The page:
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Categorization of Pheromonal Chemosignals by Medial Amygdala

Title: Categorization of Pheromonal Chemosignals by Medial Amygdala.
Name(s): Westberry, Jenne M., author
Meredith, Michael, professor directing dissertation
Wang, Zuoxin, outside committee member
Freeman, Marc, committee member
Houpt, Thomas, committee member
Keller, Laura, committee member
Department of Biological Science, degree granting department
Florida State University, degree granting institution
Type of Resource: text
Genre: Text
Issuance: monographic
Date Issued: 2003
Publisher: Florida State University
Florida State University
Place of Publication: Tallahassee, Florida
Physical Form: computer
online resource
Extent: 1 online resource
Language(s): English
Abstract/Description: Individual members of many species use chemical signals detected by the vomeronasal system to communicate with other members of the same species. Over the past two decades, research in the chemical senses field has focused on peripheral detection and processing of chemosensory signals by the vomeronasal organ (VNO). Not as much focus has been placed on central processing of these signals once they are detected and communicated to the accessory olfactory bulb (AOB). The studies included in this dissertation were designed to investigate neuronal activation in the medial amygdala, an area of the brain that gets direct input from the accessory olfactory bulb (AOB). Based on immediate early gene (IEG) expression in activated neurons, I found that the medial amygdala responded differently to pheromonal chemosignals from animals that were conspecific (same species) versus heterospecific (different species). The anterior medial amygdala (MeA) responded to both, but posterior medial amygdala (MeP) responded only to conspecific stimuli and was suppressed during responses to heterospecific stimuli or artificial (non-biological) stimuli. These data provide the first report of categorical discrimination of chemosensory signals in the medial amygdala. This categorization was not apparent in the AOB so it appears to reflect a second level of sensory analysis. Additional studies indicated a reciprocal relationship between activation in MeP and in adjacent inhibitory intercalated nucleus (ICN) cells. MeP is the brain area that only responded to conspecific stimuli. Its lack of activation in MeP with heterospecific stimuli is accompanied by selective suppression in MeP neurons expressing GABA-a Receptor and occurs concurrently with significant activation in GABA immunoreactive cells of the adjacent ICN. The ability of neurons in medial amygdala to show a discrimination between conspecific and heterospecific stimuli was not dependent on main olfactory input and MeA is the first place in the vomeronasal pathway where all the information from rostral and caudal accessory olfactory bulb comes together. Immediate early gene expression does not reveal all the neural activity of the brain, but within the limits of this method all indications are that discrimination occurs in the anterior medial amygdala.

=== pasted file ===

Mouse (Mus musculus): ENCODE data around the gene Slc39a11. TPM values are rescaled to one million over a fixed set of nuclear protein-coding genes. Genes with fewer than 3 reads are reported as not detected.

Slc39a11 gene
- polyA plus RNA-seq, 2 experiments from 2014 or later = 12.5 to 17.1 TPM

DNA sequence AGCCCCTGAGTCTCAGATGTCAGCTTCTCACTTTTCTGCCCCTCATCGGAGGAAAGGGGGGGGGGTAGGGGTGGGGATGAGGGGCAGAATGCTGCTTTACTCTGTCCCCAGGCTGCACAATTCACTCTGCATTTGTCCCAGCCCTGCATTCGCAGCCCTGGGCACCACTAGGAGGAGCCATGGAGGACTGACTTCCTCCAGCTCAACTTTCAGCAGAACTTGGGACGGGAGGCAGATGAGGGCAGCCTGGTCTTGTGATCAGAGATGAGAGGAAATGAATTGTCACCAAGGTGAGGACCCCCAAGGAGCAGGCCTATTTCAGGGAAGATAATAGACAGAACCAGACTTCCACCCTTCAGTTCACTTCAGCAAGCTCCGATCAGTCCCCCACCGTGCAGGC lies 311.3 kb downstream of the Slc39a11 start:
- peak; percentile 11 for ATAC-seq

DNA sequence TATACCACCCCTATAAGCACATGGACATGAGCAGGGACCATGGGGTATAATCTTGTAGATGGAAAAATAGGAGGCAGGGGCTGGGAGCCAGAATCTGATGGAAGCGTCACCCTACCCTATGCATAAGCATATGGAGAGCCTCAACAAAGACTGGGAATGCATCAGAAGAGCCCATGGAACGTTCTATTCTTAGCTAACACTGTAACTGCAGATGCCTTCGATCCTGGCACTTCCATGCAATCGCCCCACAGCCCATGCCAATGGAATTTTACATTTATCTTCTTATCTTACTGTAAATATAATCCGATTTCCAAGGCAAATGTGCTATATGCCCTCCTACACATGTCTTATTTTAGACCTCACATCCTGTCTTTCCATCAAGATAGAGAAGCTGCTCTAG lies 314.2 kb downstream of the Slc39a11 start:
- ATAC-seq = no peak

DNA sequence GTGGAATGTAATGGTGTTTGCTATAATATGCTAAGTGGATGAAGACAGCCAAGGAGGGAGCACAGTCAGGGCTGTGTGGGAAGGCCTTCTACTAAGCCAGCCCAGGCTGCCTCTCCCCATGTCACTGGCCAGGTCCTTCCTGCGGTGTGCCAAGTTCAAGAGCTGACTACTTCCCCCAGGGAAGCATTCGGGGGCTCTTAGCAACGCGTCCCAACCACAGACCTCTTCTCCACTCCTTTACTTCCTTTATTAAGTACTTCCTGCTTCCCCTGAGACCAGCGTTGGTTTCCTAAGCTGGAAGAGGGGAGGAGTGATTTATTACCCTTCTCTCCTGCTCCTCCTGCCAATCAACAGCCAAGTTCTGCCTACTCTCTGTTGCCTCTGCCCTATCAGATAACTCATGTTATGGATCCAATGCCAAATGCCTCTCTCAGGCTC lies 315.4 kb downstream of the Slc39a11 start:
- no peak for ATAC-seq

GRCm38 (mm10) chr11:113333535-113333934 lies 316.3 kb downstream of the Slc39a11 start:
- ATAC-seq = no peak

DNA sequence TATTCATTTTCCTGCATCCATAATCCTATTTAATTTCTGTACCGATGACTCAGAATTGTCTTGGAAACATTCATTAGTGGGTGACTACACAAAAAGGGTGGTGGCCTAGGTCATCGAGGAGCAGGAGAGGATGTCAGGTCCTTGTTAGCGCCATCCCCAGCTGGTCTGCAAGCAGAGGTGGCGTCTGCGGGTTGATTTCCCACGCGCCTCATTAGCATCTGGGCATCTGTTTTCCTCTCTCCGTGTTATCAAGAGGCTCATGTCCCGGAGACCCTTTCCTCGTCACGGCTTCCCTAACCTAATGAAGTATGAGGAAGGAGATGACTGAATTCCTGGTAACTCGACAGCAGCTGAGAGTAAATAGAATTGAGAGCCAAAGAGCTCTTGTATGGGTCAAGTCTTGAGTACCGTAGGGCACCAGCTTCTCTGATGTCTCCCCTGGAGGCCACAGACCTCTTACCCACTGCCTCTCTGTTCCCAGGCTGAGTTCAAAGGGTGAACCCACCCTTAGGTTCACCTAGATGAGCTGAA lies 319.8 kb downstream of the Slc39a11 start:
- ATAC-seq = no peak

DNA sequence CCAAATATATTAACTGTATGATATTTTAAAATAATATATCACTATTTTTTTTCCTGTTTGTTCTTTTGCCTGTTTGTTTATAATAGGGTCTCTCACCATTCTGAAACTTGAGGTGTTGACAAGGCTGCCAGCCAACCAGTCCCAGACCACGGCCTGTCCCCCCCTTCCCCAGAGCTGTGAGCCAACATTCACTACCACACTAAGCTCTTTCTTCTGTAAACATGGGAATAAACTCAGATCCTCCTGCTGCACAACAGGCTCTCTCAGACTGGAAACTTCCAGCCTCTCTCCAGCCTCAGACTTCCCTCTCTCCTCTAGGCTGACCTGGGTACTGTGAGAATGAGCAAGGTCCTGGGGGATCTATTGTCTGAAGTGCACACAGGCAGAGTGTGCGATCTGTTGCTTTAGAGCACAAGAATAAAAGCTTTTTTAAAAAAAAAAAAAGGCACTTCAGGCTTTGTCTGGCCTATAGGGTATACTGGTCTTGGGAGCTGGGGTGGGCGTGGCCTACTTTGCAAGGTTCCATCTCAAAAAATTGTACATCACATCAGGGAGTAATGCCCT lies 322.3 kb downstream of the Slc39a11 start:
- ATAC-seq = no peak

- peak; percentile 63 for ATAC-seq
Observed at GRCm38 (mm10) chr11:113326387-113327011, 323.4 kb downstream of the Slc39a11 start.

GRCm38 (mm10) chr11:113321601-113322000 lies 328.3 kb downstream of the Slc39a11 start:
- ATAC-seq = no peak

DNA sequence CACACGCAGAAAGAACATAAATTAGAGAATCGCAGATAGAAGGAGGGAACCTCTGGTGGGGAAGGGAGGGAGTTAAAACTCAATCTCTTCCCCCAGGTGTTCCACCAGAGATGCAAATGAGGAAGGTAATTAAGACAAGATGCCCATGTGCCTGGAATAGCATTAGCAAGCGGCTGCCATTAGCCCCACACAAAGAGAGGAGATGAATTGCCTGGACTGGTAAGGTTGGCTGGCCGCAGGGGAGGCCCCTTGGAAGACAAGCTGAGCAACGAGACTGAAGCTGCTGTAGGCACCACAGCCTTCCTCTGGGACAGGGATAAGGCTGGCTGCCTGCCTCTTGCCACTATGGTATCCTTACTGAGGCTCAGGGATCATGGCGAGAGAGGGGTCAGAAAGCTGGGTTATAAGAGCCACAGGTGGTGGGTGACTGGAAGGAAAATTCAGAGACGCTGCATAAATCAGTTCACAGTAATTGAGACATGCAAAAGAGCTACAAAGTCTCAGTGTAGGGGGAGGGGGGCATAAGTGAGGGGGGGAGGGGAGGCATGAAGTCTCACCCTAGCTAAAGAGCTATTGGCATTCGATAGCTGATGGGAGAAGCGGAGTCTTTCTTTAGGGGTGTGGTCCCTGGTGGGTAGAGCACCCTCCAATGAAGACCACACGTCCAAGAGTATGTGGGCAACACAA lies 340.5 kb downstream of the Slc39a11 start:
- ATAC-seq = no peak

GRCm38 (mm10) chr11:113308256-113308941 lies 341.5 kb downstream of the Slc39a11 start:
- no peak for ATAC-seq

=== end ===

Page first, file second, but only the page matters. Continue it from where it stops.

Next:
Identifier: FSU_migr_etd-1145 (IID)
Submitted Note: A Dissertation Submitted to the Department of Biological Science in Partial Fulfillment of the Requirements for the Degree of Doctor of Philosophy.
Degree Awarded: Fall Semester, 2003.
Date of Defense: November 3, 2003.
Keywords: Pheromone, Vomeronasal Organ, Amygdala
Bibliography Note: Includes bibliographical references.
Advisory committee: Michael Meredith, Professor Directing Dissertation; Zuoxin Wang, Outside Committee Member; Marc Freeman, Committee Member; Thomas Houpt, Committee Member; Laura Keller, Committee Member.
Subject(s): Biology
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Host Institution: FSU

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Westberry, J. M. (2003). Categorization of Pheromonal Chemosignals by Medial Amygdala. Retrieved from